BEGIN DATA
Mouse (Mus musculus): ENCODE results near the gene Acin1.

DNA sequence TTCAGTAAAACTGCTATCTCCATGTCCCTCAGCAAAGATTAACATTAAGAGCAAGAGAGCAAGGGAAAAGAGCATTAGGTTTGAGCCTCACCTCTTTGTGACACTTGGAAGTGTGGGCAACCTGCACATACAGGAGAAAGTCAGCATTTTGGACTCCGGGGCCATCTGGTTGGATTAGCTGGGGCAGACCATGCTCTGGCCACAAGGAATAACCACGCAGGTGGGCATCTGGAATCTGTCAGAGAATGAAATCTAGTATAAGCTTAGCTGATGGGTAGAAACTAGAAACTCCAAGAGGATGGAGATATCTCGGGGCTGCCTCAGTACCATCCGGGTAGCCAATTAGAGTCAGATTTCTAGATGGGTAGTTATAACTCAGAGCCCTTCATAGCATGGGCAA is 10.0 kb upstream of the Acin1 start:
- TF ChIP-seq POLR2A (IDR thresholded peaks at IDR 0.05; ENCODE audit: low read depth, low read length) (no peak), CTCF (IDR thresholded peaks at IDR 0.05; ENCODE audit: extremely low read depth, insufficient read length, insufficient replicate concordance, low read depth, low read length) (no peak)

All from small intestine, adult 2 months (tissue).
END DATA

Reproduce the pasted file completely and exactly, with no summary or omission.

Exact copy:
Mouse (Mus musculus): ENCODE results near the gene Acin1.

DNA sequence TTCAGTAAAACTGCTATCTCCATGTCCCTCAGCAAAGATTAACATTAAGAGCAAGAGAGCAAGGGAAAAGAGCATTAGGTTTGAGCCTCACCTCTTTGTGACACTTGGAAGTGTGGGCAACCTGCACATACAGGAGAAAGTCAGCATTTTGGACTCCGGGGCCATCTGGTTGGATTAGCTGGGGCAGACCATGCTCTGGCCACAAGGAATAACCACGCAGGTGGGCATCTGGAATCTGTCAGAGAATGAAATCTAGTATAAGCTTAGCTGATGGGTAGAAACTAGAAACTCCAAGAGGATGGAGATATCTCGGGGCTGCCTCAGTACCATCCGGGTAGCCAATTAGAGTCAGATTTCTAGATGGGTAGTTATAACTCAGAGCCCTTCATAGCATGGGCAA is 10.0 kb upstream of the Acin1 start:
- TF ChIP-seq POLR2A (IDR thresholded peaks at IDR 0.05; ENCODE audit: low read depth, low read length) (no peak), CTCF (IDR thresholded peaks at IDR 0.05; ENCODE audit: extremely low read depth, insufficient read length, insufficient replicate concordance, low read depth, low read length) (no peak)

All from small intestine, adult 2 months (tissue).